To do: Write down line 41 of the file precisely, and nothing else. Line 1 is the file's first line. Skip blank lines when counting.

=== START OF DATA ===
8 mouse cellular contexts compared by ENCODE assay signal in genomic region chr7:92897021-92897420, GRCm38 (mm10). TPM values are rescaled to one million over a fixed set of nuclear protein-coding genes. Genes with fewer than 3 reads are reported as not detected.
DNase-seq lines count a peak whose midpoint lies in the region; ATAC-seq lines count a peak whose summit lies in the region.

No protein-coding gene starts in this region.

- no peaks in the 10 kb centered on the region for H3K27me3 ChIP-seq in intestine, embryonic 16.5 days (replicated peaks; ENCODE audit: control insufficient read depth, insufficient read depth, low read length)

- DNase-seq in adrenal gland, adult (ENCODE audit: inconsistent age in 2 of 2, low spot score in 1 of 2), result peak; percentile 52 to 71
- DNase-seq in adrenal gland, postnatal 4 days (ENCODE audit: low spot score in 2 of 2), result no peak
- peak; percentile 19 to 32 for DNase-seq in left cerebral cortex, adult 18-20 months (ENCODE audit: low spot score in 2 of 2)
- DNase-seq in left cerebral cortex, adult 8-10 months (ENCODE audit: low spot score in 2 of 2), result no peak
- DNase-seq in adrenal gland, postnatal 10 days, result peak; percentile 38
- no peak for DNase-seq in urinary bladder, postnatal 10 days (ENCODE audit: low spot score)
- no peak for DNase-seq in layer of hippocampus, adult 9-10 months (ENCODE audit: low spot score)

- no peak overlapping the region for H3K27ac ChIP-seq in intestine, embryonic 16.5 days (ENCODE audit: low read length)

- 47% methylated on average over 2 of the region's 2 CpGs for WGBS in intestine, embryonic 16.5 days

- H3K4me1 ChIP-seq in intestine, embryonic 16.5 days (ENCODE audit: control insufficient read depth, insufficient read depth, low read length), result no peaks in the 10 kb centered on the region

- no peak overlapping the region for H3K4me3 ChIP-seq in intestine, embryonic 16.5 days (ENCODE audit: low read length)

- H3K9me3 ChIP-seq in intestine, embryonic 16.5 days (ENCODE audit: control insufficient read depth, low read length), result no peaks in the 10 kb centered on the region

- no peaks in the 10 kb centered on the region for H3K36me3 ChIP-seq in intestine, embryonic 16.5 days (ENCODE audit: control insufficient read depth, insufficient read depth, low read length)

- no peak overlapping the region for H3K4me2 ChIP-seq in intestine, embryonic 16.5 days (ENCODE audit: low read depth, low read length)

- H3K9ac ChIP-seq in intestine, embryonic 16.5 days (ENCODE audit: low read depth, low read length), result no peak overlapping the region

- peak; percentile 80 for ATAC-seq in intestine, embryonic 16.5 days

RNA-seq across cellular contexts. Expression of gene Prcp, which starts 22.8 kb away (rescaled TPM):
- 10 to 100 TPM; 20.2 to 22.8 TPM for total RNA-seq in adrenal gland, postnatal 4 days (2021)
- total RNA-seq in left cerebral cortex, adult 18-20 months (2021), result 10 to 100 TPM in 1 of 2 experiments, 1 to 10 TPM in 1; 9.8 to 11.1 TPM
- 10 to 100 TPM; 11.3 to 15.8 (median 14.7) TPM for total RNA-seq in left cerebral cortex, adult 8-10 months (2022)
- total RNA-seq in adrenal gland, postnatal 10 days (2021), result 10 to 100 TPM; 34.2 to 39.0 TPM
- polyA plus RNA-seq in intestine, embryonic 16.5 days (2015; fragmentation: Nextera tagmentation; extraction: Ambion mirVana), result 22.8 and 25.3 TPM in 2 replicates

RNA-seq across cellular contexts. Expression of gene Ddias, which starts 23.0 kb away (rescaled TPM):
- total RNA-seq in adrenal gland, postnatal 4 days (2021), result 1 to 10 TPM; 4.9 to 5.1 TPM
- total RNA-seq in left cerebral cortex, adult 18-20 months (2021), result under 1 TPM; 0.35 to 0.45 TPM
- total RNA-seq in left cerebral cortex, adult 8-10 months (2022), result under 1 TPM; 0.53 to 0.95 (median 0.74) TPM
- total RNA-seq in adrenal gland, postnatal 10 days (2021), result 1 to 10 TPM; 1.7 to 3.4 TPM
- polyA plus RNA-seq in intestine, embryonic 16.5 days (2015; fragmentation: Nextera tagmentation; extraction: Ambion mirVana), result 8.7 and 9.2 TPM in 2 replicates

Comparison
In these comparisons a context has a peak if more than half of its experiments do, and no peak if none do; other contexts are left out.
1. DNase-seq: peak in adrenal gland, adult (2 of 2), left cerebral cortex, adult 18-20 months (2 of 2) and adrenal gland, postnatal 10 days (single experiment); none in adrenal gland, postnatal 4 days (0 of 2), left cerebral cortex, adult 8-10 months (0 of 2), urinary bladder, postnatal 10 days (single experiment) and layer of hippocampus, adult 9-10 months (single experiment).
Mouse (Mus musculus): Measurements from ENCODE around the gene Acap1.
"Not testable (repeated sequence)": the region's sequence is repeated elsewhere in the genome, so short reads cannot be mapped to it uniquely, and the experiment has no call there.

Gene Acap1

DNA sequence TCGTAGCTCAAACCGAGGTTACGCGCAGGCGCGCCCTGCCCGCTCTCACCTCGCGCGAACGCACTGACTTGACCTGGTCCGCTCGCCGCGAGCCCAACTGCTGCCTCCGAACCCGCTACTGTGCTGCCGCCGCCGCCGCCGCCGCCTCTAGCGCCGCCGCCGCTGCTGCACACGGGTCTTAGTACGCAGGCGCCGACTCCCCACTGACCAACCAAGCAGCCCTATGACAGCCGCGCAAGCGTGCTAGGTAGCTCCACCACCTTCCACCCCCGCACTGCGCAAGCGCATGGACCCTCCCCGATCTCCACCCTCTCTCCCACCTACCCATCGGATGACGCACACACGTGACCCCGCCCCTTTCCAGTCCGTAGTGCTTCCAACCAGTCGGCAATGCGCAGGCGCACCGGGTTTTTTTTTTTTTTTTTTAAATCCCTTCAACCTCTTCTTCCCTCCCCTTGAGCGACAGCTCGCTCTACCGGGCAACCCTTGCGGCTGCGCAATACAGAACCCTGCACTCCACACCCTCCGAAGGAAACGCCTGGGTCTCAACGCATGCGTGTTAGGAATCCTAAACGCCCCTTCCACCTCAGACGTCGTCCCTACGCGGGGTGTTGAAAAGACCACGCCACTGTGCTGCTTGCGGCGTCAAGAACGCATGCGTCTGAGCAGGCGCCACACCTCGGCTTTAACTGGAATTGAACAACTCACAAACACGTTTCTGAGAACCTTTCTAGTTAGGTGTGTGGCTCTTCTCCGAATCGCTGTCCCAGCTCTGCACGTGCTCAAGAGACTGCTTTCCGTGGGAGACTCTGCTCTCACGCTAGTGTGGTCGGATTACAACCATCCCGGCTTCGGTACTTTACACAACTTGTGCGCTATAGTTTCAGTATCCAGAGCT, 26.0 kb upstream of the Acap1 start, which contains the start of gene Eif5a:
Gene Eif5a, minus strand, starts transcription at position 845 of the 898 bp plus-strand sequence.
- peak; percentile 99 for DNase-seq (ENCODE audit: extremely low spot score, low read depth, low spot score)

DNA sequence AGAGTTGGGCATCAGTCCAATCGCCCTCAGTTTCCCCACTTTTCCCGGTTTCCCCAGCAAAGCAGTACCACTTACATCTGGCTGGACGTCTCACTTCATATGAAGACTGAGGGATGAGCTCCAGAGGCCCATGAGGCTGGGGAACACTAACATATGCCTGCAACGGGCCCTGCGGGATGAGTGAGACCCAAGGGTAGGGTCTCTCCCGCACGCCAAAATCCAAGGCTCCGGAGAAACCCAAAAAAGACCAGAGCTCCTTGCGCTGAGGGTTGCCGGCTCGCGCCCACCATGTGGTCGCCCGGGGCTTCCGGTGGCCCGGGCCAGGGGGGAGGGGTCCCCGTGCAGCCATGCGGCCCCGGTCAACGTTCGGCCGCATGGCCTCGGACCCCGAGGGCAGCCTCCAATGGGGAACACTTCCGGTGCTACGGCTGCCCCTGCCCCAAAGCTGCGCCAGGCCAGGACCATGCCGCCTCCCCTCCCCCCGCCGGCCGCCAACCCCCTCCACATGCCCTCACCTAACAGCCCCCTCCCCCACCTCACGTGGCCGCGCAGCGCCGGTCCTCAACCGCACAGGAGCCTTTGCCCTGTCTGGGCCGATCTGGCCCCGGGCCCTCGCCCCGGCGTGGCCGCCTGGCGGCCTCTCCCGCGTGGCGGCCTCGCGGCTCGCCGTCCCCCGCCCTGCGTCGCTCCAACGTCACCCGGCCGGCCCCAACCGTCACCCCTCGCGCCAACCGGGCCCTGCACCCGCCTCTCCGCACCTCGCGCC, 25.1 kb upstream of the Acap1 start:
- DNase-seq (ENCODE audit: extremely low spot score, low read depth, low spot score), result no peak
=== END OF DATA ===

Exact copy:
- peak; percentile 99 for DNase-seq (ENCODE audit: extremely low spot score, low read depth, low spot score)